We’re in the midst of Holy Week now, and moviegoers who want to see a Christian flick have plenty of options. The financial performance of I Can Only Imagine is wowing secular prognosticators. Paul, Apostle of Christ is a competent, moving depiction of one of Christendom’s most important figures. And God’s Not Dead 3 hits theaters this weekend.
But for those who like movies that stick as close to the Bible as possible, there’s another option: Or, rather, four. And they’re out on video right now. While most scholars believe that Jesus’ ministry on earth lasted about three years, bringing those Gospels to cinematic life took, according to their producer Hannah Leader, five.
Leader produced word-for-word cinematic renditions of all four Gospels (Matthew, Mark, Luke and John), all of which are now on video either individually or in a collection of all four—called, fittingly, The Gospel Collection. (You can buy them at Walmart, Amazon and other retailers.) It wasn’t easy. She said as much when I talked with her via email recently. To get the project moving even required her to plunk down her own cash.
“I financed the first stories (the Christmas story, for instance) myself; then when I had filmed that I was able to show financiers what I wanted to achieve and in that way [I] was able to raise the balance of the money,” Leader said. “Each film is different, but obviously we filmed each event depicted say in three or four Gospels at the same time—there are small differences that we made sure we covered—and then in the edit, reflected the different Gospel writer’s approach to telling that story.”
Those differences are critical, Leader believes, to our overall understanding of both Christ and Christianity—and thus important to get right on film. Each emphasizes a different facet of Jesus’ character and story, with the four Gospel accounts blending eventually into a fairly seamless whole. But that meant paying great attention to the little details.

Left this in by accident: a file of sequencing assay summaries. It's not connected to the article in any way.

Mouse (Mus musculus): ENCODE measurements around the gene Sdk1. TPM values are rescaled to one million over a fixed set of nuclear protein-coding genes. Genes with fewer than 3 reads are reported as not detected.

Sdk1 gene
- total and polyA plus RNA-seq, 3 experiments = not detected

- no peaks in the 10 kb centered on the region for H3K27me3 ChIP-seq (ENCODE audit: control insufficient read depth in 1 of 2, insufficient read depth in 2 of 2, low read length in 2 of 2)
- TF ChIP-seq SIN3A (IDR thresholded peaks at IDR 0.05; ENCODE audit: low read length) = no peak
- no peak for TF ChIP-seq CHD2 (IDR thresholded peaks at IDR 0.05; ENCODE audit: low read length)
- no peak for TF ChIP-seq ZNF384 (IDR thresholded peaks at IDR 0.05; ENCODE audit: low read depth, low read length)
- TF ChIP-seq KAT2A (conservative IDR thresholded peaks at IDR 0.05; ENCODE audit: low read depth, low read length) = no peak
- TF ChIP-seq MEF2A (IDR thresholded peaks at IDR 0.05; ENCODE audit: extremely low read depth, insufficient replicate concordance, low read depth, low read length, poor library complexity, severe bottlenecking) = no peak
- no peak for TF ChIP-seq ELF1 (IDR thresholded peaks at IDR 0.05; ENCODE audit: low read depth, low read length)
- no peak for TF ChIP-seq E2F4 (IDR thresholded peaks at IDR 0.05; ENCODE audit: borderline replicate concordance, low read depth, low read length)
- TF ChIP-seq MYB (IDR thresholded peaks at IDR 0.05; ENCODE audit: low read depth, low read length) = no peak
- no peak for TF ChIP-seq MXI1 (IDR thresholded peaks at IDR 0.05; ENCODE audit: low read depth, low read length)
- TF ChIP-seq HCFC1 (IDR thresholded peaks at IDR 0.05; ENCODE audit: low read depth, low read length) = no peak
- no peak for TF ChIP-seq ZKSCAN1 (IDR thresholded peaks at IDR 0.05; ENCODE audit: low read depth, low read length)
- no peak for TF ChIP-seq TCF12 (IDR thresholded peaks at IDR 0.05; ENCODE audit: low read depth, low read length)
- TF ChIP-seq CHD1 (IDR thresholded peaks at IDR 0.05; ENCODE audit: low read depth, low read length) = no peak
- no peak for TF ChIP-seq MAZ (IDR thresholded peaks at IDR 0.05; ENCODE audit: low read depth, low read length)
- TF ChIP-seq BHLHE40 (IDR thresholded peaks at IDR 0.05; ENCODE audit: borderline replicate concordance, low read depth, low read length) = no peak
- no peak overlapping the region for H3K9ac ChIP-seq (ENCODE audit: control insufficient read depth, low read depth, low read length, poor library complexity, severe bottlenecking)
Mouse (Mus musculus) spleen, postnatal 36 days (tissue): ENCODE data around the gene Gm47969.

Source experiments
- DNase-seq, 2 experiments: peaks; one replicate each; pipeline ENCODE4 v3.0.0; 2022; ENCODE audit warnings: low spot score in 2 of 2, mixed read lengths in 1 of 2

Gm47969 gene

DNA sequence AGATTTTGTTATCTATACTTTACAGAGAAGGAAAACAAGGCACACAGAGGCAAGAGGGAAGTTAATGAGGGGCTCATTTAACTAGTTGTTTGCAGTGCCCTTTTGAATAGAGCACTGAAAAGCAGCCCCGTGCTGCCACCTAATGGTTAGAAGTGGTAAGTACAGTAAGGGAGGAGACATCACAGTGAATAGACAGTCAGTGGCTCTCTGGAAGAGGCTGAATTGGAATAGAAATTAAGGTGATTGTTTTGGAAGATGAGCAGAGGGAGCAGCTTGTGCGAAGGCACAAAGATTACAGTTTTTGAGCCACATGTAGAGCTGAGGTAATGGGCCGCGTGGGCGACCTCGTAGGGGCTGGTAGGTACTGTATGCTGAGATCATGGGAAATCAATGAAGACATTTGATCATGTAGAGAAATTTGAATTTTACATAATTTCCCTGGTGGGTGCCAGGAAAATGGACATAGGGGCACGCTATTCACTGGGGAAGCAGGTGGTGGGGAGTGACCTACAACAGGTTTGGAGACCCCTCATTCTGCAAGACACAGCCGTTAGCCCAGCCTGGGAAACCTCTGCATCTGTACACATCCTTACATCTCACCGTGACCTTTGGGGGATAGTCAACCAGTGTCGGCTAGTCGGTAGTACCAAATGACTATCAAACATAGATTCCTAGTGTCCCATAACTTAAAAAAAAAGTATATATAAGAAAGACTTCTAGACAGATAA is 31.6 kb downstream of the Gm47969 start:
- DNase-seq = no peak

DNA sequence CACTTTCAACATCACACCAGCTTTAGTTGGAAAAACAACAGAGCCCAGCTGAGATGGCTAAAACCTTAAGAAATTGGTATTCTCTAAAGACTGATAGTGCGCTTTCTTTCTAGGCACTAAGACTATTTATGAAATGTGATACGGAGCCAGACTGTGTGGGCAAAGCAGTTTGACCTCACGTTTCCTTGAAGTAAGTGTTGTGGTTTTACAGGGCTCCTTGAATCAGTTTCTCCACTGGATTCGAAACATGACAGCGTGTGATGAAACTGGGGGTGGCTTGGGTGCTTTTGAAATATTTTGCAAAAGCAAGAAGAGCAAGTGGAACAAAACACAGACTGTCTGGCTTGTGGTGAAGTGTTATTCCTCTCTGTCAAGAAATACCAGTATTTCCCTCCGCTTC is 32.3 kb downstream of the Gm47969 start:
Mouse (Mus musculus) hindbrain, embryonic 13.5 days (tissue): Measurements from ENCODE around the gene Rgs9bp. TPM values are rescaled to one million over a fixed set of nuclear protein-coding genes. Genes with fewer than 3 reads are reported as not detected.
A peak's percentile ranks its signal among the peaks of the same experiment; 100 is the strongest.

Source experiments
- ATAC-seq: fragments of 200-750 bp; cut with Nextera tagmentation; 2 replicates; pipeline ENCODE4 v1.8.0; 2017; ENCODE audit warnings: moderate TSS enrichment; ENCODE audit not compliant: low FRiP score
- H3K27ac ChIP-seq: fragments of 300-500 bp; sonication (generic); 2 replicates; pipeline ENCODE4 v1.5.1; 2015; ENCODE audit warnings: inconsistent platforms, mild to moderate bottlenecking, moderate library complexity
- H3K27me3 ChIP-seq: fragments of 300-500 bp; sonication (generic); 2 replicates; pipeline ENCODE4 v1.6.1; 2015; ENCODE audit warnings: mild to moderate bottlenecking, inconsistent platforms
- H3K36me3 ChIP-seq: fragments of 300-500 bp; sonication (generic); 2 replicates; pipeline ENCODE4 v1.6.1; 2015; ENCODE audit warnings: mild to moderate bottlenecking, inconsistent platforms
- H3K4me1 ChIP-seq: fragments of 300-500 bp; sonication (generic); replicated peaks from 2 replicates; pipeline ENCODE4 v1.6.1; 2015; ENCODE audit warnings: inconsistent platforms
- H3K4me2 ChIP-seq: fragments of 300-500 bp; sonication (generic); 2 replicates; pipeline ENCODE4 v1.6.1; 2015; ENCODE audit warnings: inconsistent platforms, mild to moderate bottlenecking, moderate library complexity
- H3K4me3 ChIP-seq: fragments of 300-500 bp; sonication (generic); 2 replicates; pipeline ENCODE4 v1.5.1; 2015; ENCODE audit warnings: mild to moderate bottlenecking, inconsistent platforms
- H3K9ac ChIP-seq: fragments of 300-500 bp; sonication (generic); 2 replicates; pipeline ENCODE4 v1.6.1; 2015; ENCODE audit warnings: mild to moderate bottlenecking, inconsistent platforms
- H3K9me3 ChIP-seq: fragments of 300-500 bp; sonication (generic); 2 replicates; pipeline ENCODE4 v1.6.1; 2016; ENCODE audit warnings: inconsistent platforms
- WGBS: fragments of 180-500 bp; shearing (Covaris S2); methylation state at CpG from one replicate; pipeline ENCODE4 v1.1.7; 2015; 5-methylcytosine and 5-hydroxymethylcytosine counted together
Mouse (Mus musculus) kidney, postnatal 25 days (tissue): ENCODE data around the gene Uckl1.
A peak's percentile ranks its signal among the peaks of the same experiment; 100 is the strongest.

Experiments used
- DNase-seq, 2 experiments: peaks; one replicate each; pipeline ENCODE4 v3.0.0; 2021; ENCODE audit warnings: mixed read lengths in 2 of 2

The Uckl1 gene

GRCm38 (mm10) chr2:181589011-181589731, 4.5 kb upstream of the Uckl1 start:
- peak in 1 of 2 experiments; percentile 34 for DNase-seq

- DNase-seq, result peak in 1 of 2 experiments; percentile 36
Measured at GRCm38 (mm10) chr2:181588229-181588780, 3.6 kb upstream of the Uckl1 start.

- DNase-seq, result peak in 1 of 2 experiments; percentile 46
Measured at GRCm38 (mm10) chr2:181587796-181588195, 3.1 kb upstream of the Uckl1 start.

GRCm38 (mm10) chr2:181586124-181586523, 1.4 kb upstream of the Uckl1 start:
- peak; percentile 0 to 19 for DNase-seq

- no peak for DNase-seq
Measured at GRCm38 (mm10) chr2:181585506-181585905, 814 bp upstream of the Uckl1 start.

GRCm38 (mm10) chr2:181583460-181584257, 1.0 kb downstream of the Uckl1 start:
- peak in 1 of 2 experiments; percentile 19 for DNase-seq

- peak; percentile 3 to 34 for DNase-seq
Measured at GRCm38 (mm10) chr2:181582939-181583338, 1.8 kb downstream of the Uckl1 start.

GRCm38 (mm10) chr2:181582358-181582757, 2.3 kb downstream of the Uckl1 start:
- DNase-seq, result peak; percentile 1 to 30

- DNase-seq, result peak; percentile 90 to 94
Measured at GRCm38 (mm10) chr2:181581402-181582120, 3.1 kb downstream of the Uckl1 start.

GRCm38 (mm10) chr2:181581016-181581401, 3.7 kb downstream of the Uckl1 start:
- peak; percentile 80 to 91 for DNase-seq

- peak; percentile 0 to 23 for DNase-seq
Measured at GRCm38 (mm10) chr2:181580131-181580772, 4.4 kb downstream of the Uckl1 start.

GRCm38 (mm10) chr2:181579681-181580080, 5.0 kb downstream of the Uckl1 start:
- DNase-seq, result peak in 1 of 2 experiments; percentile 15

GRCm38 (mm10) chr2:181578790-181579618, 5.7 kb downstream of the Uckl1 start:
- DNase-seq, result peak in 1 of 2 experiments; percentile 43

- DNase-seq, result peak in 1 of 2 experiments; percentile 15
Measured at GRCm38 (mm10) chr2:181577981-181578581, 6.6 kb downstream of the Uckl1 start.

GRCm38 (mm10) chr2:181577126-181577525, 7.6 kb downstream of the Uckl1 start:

“When you have to film [all four Gospels], you have to take great care that you have covered all of the differences,” she said. “Easter was the most challenging: There are four complete accounts, and [they have] quiet, subtle differences as well as the bigger differences [such as] the order of events. We had a theology specialist on set at all times to make sure we didn’t go wrong and we did a lot of preparation.”
Leader’s goal was to make the movies as true to the original text and time as possible. That meant not just following each Gospel to the literal letter, but keeping an eye on the Gospel’s time frame, too. Some scenes needed to be filmed during the harvest in late fall. Others required filming in spring. And because all four Gospel movies would be made, essentially, at the same time, Leader needed to take particular care in finding just the right cast. Getting the right man to play Jesus was particularly critical, obviously. And while the role eventually fell to Selva Rasalingam, it took a while to cast him.
“To start with we thought we could cast Jesus in Morocco as we did with the other cast, but we couldn’t find an actor with the right screen presence,” Leader says. “It’s important that he ‘stands out’ on the screen and can carry the drama. So then we had a casting session in the United Kingdom, and as soon as we met Selva we knew we had found our Jesus.”
All four Gospels, if watched end-to-end, would make for 11 hours of viewing. And for Leader, creating them was truly a labor of love.
“I continue to pursue my ‘day job’ as a film lawyer and producer in the mainstream film business—this pays the bills—so I can pursue faith projects when they come along if it’s something I can be proud of and feel will move the faith forward,” Leader says. “Filming the Gospels has been enormously important to my personal faith—I learnt so much—and they became something very personal to me as a result.”
Her next faith-oriented project? She’s not quite sure, but she’d love to find the money to put the book of Acts on screen. “I think that would be fantastic!” she says.